Whether because of death or divorce, Edward the Elder remarried in about 919. His third wife was Eadgifu, the daughter of Sigehelm, the ealdorman of Kent.
King Edward the Elder died in 924, when his daughter Ædgyth was about 14 years old, and was succeeded by Athelstan the Glorious (also known as Æthelstan), Edward’s son by his first marriage.
King Athelstan the Glorious is usually said to be the first King of England.
In about 928, an ambassador arrived at the English Royal Court, seeking a bride for Otto, son of King Henry I of Germany.
King Athelstan sent two of his half sisters on approval Otto, Duke of Saxony was given the option of either, and chose to marry Ædgyth, and their marriage took place in 929.
Otto, who was born in 912, was the son of Henry I the Fowler and Matilda of Ringelheim. In 936, Otto’s father died, and Otto became King of the Saxons, also known as King of Germany.
An ambitious and successful man, Otto also later became the Holy Roman Emperor, and claimed the title of King of Italy, too. Ædgyth / Eadgyth was anointed as Queen in 936, upon the accession of her husband.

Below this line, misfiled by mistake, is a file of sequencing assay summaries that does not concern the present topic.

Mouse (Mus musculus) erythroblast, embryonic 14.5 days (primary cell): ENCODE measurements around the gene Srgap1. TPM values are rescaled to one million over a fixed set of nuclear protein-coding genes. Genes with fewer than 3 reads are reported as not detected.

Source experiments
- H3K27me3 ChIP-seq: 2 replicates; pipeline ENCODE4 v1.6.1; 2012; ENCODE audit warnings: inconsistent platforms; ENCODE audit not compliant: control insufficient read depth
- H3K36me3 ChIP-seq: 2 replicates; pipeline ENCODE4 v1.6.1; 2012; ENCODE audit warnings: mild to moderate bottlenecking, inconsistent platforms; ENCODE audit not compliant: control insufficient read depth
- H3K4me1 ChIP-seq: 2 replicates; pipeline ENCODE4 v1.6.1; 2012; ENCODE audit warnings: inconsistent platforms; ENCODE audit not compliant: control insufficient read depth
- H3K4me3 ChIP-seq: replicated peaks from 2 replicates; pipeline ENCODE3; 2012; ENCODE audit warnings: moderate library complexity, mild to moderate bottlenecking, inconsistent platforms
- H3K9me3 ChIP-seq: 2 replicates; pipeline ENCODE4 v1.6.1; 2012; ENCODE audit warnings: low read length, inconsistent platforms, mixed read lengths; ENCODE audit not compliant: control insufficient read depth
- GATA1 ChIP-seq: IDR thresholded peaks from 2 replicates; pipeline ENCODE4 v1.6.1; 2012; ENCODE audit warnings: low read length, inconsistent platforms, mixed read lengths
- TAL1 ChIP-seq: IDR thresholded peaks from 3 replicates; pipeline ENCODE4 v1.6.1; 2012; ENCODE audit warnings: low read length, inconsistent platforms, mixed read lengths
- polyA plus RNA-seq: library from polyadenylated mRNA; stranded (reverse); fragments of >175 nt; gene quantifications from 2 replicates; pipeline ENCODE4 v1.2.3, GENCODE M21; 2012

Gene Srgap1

What was Ædgyth like?
Sources from the German royal courts give some details of Ædgyth. Hrotsvit of Gandersheim, a literate nun and poet, wrote that was calm and sincere, and “she was so very highly regarded in her own country that public opinion unanimously rated her the best woman who existed at that time in England”.
Of her death, Hrotsvit wrote:
the whole of the German nation mourned her with an intense grief -a foreign race that she had come to cherish with kindness. Their dearly beloved mistress was thus entrusted to the earth, to lie in the tomb until she could rise again.
Ædgyth’s death and burial
Queen Ædgyth died in January 946, aged 35 or 36. Her death was apparently sudden, not preceded by lengthy illness.
Ædgyth was buried, and her bones (and those of her husband, Otto, who was later buried with her) were buried in the monastery of St. Maurice, that they had founded. The skeletons were moved at least three times.